I picked up Mathea Harvey’s collection Modern Life from Graywolf Press, published in 2007, at my local library. The cover features a set of dominoes with the dots melting towards the center. Normally I don’t talk about covers but I was seduced by the cover originally and was happy to be seduced by the poems and prose within.
The prose poem “The Golden Age of Figureheads” is a journey you take with the poet in the waters of the Pacific. “First we sloughed off the sailors—when a storm hit we’d lean into it and watch as they slipped into the water.” It’s a scary first line to read, but read on you must as you learn more about the adventure. “Sometimes we’ll peer into the water to catch a glimpse of our old enemies, the anchors, glinting at the bottom of the ocean,…” Are anchors enemies for holding back the boat from adventure? That is the feeling I get as I read on to learn “The ship with a bird’s head wants to squawk with the gulls that forage its sails, would follow them into the water when they dive for fish if only it could.” I love that line because you can imagine the rolling waves and the ship’s personification of a bird diving for fish rather than plunging for the sake of the waves. Then there is the rain: “When it falls hard enough we can’t tell which way is up, which way is down./Then we’re like the earth before the equator was invented…” Those are beautiful lines as well and I can’t help contemplate the idea of the earth before an equator was invented. Beautiful prose and a lively adventure.
You can find a link to the next prose poem titled “Wac-A-Mole Realism” if you will click below and read it first:
I love the idea of a Robo-Boy at a carnival and the Flirt Program installed in him results in “tilting at the school librarian which caused him to wheel in reverse into the Civil War section knocking over a cart of books that were waiting to be shelved under B.” What a wonderful and random anecdote for a robot boy. At a carnival, Robo-Boy seeks refuge at the Wac-A-Mole game where “He wins bear after bear./It’s only when he’s lugging them home, the largest one skidding face-down along the sidewalk getting dirt on its white nose and light blue belly, that he remembers the program: Wac-A-Mole Realism –the disc on the installer’s desk./Suddenly it all fits together: the way a deliciously strange thought will start wafting out of his consciousness—the then WHAM, it disappears.”
I love the visual of the teddy bear skidding along just like any other little boy dragging his carnival prize and then the “wake-up” Robo-Boy experiences in a very human-like way when he realizes he beat the game because he already knew the answers from the disc. It’s a very surreal prose poem that is futuristic in its idea but is so close we’re almost there today technology-wise. A spooky prediction of the future on behalf of Mrs. Harvey.
A third prose poem is ominous in its own right, “Dinna’ Pig.” A family that is obviously dysfunctional adopts a pig that is ultimately headed for doom. It’s a disturbing poem all around and like a car accident you can’t look away. The beginning line sets the tone with “Members of the Family rarely spoke to each other, but when they did, they studied each other’s throats.” A short time later, “Pa found the pig in a stall at market…/He felt something welling up inside him—love—and spat it onto the tin where it glistened like a chrysalis./That didn’t get rid of the feeling so he brought the pig home.” Isn’t that a strange reaction for a human being to have in regards to love? Ma gave the pig his name as it was headed for dinner and the poet explains her character this way: “She liked to call a spade a spade, hence her children: Mistake, Mistake 2 and Goddamit.” While you get a sick feeling as you smile at the names, the poem dives even deeper into the fascinating muck. “In any other farmyard, love would have slid off Dinna’ Pig’s oily hair, seeped from his watery eyes, bounced off the coil of his tail and landed on something fluffier./But the family couldn’t help itself—their love was stirred into the gray slop he was fed daily.” The oldest child shows his love in a way I won’t mention here, you may find and read the poem for yourself. The youngest child, Goddammit, leaves us with this ending: “She was having a beautiful dream./It was Sunday dinner and she was the only one at the table cramming handfuls of love into her enormous mouth.” You wonder if the only way the family can experience love is through dysfunctional means or if the only tenderness is through the consumption of this creature. This poem grabs my attention in a grotesque way but I bet you’ll find you can’t tear yourself away when you read it either. I dare you to find this poem in her collection and read it as soon as you can get your hands on a copy.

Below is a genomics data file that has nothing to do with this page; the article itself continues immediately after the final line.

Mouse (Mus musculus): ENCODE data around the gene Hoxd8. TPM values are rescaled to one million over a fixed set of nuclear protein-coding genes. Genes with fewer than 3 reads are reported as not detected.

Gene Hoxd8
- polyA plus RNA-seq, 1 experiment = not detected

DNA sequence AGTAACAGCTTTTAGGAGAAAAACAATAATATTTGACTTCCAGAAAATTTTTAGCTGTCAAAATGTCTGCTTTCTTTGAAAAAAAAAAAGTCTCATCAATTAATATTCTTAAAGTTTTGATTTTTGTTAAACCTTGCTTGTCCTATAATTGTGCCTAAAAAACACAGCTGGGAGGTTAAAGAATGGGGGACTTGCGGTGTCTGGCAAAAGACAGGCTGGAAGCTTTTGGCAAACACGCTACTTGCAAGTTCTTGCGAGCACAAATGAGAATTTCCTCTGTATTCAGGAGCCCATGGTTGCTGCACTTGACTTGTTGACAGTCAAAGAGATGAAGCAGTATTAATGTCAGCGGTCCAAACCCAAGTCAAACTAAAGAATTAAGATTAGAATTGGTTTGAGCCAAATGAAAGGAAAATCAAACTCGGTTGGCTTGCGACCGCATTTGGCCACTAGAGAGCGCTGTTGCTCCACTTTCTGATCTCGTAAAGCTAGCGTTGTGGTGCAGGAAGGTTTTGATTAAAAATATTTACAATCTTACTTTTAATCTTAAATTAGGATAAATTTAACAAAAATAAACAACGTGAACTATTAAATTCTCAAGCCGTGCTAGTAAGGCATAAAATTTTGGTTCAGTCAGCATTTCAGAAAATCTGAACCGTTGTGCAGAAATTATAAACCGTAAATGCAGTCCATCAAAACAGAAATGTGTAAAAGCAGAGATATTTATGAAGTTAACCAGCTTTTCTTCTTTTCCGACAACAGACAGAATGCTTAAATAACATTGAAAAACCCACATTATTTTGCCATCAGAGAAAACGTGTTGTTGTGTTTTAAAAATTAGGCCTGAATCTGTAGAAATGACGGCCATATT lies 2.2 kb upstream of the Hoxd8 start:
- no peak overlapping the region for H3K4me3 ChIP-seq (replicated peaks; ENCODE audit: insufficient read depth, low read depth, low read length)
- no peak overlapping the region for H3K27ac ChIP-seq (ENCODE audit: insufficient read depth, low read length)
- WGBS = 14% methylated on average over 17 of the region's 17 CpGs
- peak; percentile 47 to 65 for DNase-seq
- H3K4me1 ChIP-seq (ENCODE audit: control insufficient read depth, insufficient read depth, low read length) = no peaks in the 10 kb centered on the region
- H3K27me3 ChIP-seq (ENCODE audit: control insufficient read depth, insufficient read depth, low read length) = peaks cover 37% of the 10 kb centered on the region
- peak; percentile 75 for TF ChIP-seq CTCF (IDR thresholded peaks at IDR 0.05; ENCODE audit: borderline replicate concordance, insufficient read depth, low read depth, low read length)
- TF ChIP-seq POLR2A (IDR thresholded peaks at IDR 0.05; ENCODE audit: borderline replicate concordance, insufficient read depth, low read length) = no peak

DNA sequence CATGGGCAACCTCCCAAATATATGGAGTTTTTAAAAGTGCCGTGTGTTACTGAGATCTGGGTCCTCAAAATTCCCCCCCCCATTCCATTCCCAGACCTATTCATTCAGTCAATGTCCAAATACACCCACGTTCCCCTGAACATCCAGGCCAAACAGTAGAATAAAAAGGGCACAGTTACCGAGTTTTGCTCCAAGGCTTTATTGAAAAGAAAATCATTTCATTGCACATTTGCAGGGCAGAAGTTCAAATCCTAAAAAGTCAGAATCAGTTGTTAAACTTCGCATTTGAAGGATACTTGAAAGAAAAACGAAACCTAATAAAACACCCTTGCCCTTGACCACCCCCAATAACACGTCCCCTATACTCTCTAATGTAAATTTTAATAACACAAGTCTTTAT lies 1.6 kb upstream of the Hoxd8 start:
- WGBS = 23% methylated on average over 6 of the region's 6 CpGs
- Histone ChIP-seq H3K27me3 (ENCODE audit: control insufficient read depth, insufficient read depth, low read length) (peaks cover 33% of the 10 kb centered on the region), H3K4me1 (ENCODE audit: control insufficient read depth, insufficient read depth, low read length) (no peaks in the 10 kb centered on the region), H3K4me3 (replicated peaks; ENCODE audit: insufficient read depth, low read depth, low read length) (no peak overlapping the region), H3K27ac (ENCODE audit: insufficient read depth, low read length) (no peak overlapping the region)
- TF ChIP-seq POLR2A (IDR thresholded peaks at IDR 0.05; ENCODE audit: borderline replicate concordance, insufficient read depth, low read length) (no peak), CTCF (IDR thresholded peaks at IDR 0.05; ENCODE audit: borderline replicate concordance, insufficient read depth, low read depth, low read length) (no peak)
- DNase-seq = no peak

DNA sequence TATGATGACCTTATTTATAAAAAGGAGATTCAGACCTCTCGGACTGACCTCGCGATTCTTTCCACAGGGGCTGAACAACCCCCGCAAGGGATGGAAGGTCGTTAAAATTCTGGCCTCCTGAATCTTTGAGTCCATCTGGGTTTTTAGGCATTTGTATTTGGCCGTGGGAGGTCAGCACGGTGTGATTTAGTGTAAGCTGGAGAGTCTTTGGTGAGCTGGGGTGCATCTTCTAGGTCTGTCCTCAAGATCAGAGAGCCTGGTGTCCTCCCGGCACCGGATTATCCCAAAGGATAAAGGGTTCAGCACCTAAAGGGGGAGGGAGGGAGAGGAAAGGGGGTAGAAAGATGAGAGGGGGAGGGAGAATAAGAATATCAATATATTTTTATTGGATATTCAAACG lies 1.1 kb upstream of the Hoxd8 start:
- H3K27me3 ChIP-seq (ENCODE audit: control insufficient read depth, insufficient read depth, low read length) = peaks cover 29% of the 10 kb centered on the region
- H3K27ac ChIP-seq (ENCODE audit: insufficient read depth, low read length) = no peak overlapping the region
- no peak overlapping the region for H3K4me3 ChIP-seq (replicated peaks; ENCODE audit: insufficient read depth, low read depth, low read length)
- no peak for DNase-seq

Mathea Harvey’s poems are blunt in their various subjects and I have always enjoyed the company of blunt talkers and writers alike. I hope you’ll pick up a copy of her book the next time you are able and hope you are also seduced by the poems within.
Mathea Harvey has her own site where you can find links and news items so please click below to find out more about her:
Thanks always for reading, please stop by tomorrow for more Poems Found by Poet Hound…